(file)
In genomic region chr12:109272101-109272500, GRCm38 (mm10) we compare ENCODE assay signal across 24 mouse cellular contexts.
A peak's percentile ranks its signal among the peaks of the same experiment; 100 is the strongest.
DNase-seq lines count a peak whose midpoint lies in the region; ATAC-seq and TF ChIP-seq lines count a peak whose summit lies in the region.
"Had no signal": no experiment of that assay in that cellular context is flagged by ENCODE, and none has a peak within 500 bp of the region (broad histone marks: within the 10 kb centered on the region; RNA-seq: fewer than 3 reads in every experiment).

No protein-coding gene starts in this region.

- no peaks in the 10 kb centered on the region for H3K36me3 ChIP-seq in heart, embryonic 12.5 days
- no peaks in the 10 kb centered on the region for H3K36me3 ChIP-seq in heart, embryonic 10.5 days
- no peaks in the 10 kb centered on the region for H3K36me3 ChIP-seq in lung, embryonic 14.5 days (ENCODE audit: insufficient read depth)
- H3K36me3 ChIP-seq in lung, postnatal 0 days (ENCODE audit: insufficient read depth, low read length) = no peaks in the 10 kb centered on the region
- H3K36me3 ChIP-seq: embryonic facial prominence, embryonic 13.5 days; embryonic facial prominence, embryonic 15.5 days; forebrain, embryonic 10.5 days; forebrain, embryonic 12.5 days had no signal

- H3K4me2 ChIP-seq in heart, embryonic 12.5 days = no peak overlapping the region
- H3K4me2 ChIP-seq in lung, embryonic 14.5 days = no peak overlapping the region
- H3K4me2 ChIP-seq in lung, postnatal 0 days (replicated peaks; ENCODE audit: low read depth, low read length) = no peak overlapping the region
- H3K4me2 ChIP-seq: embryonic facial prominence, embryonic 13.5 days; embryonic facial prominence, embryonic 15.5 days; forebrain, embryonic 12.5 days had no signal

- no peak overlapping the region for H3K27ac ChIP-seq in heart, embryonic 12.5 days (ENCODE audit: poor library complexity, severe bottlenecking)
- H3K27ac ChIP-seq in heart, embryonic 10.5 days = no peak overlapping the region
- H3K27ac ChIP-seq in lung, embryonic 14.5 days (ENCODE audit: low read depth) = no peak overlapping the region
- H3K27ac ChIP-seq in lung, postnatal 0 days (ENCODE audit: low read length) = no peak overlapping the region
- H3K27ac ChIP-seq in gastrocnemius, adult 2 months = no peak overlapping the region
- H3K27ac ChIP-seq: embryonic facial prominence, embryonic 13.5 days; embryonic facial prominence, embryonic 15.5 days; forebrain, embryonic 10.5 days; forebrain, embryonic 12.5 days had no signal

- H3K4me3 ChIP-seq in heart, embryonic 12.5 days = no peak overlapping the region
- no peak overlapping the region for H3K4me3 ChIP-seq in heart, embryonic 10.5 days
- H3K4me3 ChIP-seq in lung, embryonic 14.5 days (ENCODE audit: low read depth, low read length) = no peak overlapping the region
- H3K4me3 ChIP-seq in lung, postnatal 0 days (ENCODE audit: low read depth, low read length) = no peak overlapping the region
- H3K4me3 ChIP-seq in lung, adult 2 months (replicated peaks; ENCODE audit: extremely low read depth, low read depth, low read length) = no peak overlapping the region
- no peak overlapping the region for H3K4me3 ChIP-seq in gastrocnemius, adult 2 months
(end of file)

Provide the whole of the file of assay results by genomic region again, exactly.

In genomic region chr12:109272101-109272500, GRCm38 (mm10) we compare ENCODE assay signal across 24 mouse cellular contexts.
A peak's percentile ranks its signal among the peaks of the same experiment; 100 is the strongest.
DNase-seq lines count a peak whose midpoint lies in the region; ATAC-seq and TF ChIP-seq lines count a peak whose summit lies in the region.
"Had no signal": no experiment of that assay in that cellular context is flagged by ENCODE, and none has a peak within 500 bp of the region (broad histone marks: within the 10 kb centered on the region; RNA-seq: fewer than 3 reads in every experiment).

No protein-coding gene starts in this region.

- no peaks in the 10 kb centered on the region for H3K36me3 ChIP-seq in heart, embryonic 12.5 days
- no peaks in the 10 kb centered on the region for H3K36me3 ChIP-seq in heart, embryonic 10.5 days
- no peaks in the 10 kb centered on the region for H3K36me3 ChIP-seq in lung, embryonic 14.5 days (ENCODE audit: insufficient read depth)
- H3K36me3 ChIP-seq in lung, postnatal 0 days (ENCODE audit: insufficient read depth, low read length) = no peaks in the 10 kb centered on the region
- H3K36me3 ChIP-seq: embryonic facial prominence, embryonic 13.5 days; embryonic facial prominence, embryonic 15.5 days; forebrain, embryonic 10.5 days; forebrain, embryonic 12.5 days had no signal

- H3K4me2 ChIP-seq in heart, embryonic 12.5 days = no peak overlapping the region
- H3K4me2 ChIP-seq in lung, embryonic 14.5 days = no peak overlapping the region
- H3K4me2 ChIP-seq in lung, postnatal 0 days (replicated peaks; ENCODE audit: low read depth, low read length) = no peak overlapping the region
- H3K4me2 ChIP-seq: embryonic facial prominence, embryonic 13.5 days; embryonic facial prominence, embryonic 15.5 days; forebrain, embryonic 12.5 days had no signal

- no peak overlapping the region for H3K27ac ChIP-seq in heart, embryonic 12.5 days (ENCODE audit: poor library complexity, severe bottlenecking)
- H3K27ac ChIP-seq in heart, embryonic 10.5 days = no peak overlapping the region
- H3K27ac ChIP-seq in lung, embryonic 14.5 days (ENCODE audit: low read depth) = no peak overlapping the region
- H3K27ac ChIP-seq in lung, postnatal 0 days (ENCODE audit: low read length) = no peak overlapping the region
- H3K27ac ChIP-seq in gastrocnemius, adult 2 months = no peak overlapping the region
- H3K27ac ChIP-seq: embryonic facial prominence, embryonic 13.5 days; embryonic facial prominence, embryonic 15.5 days; forebrain, embryonic 10.5 days; forebrain, embryonic 12.5 days had no signal

- H3K4me3 ChIP-seq in heart, embryonic 12.5 days = no peak overlapping the region
- no peak overlapping the region for H3K4me3 ChIP-seq in heart, embryonic 10.5 days
- H3K4me3 ChIP-seq in lung, embryonic 14.5 days (ENCODE audit: low read depth, low read length) = no peak overlapping the region
- H3K4me3 ChIP-seq in lung, postnatal 0 days (ENCODE audit: low read depth, low read length) = no peak overlapping the region
- H3K4me3 ChIP-seq in lung, adult 2 months (replicated peaks; ENCODE audit: extremely low read depth, low read depth, low read length) = no peak overlapping the region
- no peak overlapping the region for H3K4me3 ChIP-seq in gastrocnemius, adult 2 months